Club Cricket Conference

Tuesday, 19th January 2021

Ashton turf damage resulted from sheer malice


By Charles Randall

16 May 2019

A class of vandalism rarely reported has been deliberate damage through grievance. This is far worse than bat throwing, door bashing or player tantrums during matches.

Recently Ashton Ladysmith CC, in Manchester, discovered that more than 150 holes had been dug on their square and outfield at Ashton-under-Lyne, outside Manchester, by one or more persons using a spade after scaling a six-foot metal fence. It seems unlikely bored youths could be blamed for that.

David Gaskin, the clubhouse manager, was convinced it was an act of malice, planned in advance. "It happened last year as well," he said. "It wasn't as bad, and we thought at the time it may have been kids, but not this time - this is deliberate. It's the same area that's been targeted as well, so it seems like someone has a grievance against the club."

Last year the Rose Hill Road square was attacked by a pick-axe, causing dozens of holes, at the start of the season.  The damage was repaired quickly, but  this time the ground will be unfit for perhaps a month. Gaskin spent three hours replacing the dug-up clods into the holes. Practice strips will have to be used for the club's North Manchester League matches for about a month.

Walmley CC suffered similar targeted vandalism just before the start of the season in April when an unidentified individual walked into their Sutton Coldfield ground on a midweek afternoon. He slashed gaping holes in the covers, damaged the cricket nets and immediately left.

Martin Hoffman, the Walmley chairman, reckoned the incident was "an act of hate or revenge". He said a man had been spotted on CCTV going directly to the covers and nets at the Eldon Drive ground.  "He was here for 10 minutes," he added. "In the 40 years I have been associated with the club we have never been suspect to random vandalism. This is clearly an act of hate and revenge. He’s attacked the stuff only a cricket person knows would cause us the most grief, hurt and expense. If it was random they would have damaged a fence."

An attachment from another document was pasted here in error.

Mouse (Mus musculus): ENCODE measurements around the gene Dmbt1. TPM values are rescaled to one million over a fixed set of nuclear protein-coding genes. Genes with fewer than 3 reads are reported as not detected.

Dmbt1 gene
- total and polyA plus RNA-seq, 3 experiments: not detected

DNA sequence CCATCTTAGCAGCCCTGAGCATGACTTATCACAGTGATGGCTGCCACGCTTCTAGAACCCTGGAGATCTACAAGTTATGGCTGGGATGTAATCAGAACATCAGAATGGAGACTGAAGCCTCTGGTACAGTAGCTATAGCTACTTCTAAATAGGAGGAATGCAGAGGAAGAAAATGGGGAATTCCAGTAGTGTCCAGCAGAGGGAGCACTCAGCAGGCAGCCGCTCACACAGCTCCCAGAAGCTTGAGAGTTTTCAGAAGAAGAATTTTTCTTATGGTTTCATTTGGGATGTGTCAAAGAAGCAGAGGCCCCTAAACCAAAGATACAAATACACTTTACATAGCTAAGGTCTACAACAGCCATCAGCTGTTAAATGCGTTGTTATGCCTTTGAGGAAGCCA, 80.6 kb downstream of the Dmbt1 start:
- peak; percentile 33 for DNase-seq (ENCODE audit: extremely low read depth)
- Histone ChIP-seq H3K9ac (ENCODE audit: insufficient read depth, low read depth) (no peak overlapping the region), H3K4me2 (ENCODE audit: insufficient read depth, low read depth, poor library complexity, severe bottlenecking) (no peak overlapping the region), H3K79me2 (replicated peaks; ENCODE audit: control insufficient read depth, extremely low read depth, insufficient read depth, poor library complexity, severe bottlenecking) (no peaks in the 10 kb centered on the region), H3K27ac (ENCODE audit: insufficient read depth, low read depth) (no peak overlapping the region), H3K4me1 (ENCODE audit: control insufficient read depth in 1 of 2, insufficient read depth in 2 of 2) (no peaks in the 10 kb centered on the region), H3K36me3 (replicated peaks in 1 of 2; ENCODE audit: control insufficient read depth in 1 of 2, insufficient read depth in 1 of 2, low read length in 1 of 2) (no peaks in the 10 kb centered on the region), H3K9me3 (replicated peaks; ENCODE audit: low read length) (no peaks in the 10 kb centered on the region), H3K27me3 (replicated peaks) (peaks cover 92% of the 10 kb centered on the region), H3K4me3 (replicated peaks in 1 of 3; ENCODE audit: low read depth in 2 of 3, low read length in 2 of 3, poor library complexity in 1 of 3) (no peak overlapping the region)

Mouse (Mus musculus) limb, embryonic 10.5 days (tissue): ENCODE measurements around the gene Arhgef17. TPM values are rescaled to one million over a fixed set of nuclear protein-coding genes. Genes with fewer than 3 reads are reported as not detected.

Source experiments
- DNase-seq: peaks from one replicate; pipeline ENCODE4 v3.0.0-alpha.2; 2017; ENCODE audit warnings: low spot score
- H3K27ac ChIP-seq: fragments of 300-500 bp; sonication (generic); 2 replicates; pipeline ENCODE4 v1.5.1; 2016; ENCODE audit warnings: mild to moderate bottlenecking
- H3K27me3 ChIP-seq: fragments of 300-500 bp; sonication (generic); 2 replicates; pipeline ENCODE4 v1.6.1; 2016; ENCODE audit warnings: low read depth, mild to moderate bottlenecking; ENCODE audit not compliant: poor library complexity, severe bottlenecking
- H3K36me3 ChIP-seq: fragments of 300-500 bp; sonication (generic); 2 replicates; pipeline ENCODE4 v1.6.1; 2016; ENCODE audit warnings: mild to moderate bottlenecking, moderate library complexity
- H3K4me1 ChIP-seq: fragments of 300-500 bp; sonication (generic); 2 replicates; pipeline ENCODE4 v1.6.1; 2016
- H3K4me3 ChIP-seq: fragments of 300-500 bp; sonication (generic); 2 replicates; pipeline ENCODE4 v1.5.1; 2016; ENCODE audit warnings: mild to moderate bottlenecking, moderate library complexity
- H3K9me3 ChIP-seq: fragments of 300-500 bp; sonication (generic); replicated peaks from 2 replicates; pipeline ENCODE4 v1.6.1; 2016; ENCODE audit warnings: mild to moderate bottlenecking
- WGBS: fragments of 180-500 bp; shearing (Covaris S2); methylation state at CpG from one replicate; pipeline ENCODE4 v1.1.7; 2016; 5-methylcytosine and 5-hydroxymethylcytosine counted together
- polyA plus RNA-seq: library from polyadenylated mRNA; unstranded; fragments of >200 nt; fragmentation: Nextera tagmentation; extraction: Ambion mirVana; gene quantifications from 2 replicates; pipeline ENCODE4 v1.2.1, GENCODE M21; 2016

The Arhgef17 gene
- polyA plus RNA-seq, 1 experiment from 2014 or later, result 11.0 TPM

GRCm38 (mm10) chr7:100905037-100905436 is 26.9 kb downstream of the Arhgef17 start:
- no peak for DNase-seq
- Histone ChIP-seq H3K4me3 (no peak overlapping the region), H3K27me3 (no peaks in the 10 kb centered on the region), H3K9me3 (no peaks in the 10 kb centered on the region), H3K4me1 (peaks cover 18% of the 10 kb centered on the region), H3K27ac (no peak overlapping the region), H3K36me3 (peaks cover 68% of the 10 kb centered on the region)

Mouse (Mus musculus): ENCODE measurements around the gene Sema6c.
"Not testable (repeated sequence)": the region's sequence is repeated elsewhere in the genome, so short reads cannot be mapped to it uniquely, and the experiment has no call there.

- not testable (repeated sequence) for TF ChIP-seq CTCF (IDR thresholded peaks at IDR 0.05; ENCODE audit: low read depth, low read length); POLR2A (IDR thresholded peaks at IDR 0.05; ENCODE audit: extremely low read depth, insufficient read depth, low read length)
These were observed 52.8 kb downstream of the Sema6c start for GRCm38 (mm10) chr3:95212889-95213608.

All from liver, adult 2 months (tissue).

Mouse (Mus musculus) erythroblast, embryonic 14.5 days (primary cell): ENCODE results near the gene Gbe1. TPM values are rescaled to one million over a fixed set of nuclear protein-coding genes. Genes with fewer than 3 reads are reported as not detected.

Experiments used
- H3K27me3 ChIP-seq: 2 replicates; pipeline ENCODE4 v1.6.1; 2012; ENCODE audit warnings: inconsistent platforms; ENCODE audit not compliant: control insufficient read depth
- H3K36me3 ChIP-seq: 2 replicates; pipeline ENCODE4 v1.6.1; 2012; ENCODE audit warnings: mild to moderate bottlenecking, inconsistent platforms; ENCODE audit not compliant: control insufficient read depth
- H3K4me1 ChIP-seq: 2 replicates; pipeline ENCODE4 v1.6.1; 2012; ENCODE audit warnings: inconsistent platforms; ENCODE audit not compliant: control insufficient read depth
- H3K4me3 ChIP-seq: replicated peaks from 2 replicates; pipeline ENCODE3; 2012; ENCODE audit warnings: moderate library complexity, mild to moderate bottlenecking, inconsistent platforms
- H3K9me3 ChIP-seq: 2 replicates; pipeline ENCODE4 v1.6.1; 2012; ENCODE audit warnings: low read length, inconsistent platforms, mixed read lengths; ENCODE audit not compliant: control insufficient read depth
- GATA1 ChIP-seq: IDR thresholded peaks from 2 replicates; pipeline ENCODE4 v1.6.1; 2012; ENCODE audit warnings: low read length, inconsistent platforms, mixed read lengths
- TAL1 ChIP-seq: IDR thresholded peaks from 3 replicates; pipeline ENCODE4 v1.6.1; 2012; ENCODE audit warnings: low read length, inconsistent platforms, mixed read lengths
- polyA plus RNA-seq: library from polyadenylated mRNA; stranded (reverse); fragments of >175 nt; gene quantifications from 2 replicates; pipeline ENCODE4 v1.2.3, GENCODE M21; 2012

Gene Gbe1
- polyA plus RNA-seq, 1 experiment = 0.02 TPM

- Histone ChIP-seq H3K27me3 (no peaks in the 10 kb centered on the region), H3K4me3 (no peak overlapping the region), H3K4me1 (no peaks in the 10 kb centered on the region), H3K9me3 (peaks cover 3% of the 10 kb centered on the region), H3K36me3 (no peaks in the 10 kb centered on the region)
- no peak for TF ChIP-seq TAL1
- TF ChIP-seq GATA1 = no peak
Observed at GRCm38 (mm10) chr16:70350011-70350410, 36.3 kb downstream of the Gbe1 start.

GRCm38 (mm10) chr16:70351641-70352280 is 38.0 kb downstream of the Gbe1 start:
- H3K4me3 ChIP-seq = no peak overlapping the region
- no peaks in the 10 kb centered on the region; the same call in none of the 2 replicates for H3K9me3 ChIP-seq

The damage could cost the Birmingham & District League club about £2,500 to fix.

Hall Park CC, near Leeds, suspect they were targeted by an insider. The club suffered a break-in and theft of £4,000 from a safe  less than 48 hours after an Easter fund-raising event.

The thieves seemed to have an inside knowledge of the Horsforth clubhouse, cutting a hole in the roof and entering at exactly the right place to bypass the alarm. They smashed open the safe located in a closet and made off with the money and all the CCTV footage. In 2015 the club  had three lawn mowers stolen, worth more than £10,000.

Pre-season damage by individuals might not necessarily be the result of vandalism. Yorkley Star CC, near Lydney, had to close in 2015 when wild boars dug up huge swathes of outfield. The club formed again in 2017 with a £15,000 fence in place, but the boars returned through an open gate and again destroyed the outfield. The turf at another Forest club Cinderford St John's CC was similarly attacked by boars in 2017, forcing the club to take expensive action.

Rickmansworth CC, in Hertfordshire, had to repair considerable outfield damage near the square caused by badgers, delaying the start of the 2013 season. It cost the club several thousand pounds to repair.

Seagulls once pecked holes in the groundsheet covering the square at Taunton Vale CC, letting water on to the square and ruling out play for a day in a Somerset 2nd XI three-day match against Essex.